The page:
The Scientist reports: The gut microbiomes of young children don’t fully recover from the trauma of early-life malnourishment, even after they are treated with more-complete diets, according to a study published in Nature. A team led by Jeffrey Gordon of the Washington University in St. Louis sampled the gut microbiomes of healthy and malnourished children in Bangladesh and found that the microbiomes of children who were underfed and whose diets lacked essential nutrients looked less like those of adults and more like those of younger, healthy children.
“This is actually a real step forward in terms of having a technique to look at development of the microbiome in children,” said Josef Neu, a pediatrician at the University of Florida who studies gastrointestinal health of neonates and was not involved in the work.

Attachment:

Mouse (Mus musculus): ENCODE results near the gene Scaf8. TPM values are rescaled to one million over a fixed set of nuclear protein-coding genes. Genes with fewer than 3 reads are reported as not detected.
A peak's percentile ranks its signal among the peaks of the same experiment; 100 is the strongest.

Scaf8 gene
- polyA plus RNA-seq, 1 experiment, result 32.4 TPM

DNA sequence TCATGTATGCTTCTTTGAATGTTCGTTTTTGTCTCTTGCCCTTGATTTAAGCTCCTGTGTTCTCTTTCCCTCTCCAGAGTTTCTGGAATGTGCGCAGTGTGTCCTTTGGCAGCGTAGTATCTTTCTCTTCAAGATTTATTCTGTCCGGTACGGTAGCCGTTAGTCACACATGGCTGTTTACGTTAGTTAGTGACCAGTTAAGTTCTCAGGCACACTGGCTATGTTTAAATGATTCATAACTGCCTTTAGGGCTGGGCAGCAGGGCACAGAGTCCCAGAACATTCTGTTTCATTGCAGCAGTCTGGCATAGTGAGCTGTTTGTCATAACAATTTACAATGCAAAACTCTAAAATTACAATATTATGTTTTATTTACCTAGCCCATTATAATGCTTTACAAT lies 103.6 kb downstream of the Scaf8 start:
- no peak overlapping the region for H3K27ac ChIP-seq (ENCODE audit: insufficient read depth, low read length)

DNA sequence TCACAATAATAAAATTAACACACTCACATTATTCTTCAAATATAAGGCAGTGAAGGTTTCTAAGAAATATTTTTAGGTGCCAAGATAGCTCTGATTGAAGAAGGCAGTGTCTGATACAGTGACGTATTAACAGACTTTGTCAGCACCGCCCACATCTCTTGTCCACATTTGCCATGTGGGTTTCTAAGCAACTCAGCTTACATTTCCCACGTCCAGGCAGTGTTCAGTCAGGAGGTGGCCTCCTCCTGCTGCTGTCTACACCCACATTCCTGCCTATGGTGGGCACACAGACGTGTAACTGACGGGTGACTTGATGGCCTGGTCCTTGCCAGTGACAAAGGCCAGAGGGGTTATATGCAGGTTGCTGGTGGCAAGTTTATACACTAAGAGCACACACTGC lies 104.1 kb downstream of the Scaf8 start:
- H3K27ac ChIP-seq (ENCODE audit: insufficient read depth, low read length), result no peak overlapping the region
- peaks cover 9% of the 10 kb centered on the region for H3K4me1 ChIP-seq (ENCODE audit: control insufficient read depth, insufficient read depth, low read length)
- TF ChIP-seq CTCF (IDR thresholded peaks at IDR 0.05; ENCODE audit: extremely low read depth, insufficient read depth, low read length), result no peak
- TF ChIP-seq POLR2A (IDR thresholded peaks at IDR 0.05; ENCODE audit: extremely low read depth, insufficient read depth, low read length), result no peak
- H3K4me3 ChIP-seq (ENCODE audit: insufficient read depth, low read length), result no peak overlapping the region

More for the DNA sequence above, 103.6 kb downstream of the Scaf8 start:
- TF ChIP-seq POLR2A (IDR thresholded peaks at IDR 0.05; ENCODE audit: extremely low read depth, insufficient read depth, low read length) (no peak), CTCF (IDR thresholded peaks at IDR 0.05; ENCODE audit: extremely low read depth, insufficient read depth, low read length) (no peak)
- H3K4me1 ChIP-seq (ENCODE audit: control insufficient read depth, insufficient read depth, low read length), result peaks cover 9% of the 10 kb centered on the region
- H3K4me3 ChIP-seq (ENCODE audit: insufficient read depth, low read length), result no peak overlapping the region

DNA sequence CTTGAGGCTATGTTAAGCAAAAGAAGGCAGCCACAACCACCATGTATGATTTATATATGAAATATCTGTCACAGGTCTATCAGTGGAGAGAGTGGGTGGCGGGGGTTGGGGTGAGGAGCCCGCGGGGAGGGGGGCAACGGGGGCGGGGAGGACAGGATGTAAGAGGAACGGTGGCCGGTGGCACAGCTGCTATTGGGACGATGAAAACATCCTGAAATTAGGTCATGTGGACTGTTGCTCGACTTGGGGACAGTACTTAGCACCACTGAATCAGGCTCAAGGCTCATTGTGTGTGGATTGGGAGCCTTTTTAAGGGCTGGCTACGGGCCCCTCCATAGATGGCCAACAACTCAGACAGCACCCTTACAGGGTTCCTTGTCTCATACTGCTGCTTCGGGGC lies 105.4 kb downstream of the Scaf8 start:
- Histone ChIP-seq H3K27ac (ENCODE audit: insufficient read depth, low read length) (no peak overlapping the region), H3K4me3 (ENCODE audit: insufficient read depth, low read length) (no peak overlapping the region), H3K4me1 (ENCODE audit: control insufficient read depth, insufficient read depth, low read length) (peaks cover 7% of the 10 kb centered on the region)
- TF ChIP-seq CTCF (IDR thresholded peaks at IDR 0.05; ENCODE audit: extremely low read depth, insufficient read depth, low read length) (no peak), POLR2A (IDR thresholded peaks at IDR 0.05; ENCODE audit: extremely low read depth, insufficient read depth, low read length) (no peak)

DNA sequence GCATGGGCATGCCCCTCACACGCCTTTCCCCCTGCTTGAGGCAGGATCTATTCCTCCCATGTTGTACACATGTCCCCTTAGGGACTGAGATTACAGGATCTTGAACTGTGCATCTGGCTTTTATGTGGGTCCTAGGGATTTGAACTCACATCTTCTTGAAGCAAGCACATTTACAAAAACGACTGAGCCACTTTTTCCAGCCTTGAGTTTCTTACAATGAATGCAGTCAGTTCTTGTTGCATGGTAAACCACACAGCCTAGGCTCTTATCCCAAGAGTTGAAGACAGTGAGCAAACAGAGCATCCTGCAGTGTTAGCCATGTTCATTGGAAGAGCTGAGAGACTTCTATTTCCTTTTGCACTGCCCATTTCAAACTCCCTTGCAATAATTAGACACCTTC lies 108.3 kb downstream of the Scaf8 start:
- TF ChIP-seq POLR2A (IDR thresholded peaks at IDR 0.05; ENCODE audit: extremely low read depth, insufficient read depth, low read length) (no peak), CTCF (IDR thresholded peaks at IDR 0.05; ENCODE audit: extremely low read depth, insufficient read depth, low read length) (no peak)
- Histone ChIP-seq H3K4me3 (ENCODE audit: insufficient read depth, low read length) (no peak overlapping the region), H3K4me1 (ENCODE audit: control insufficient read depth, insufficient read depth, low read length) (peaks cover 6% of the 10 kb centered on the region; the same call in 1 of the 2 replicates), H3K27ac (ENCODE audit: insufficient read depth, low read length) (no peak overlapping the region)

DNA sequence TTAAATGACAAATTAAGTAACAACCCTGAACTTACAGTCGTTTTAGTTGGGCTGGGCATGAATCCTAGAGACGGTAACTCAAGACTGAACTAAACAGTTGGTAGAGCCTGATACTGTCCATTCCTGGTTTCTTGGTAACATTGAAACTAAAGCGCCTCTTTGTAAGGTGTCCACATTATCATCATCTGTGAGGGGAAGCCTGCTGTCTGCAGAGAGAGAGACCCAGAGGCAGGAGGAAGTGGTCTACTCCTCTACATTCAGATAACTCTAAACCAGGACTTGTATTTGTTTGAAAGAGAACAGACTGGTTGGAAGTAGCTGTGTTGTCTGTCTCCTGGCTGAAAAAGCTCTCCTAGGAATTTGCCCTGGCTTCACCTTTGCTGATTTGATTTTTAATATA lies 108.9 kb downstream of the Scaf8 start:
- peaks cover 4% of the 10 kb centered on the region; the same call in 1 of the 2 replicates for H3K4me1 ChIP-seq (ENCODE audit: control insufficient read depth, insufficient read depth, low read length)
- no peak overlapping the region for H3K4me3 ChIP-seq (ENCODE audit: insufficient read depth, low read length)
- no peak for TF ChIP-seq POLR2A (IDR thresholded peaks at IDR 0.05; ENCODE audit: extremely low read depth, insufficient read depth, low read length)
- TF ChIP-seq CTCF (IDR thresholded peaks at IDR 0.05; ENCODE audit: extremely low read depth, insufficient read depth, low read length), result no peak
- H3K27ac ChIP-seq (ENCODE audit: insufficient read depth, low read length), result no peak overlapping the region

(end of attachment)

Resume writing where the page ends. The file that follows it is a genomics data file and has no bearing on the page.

The findings present a possible explanation for the commonly observed complications that malnourished children suffer even after they are treated with a standardized food regimen, including stunted growth, cognitive delays, and immune system problems. The researchers suggested that the immature gut microbiomes of malnourished children may be partially responsible for some of these long-term impairments. [Continue reading…]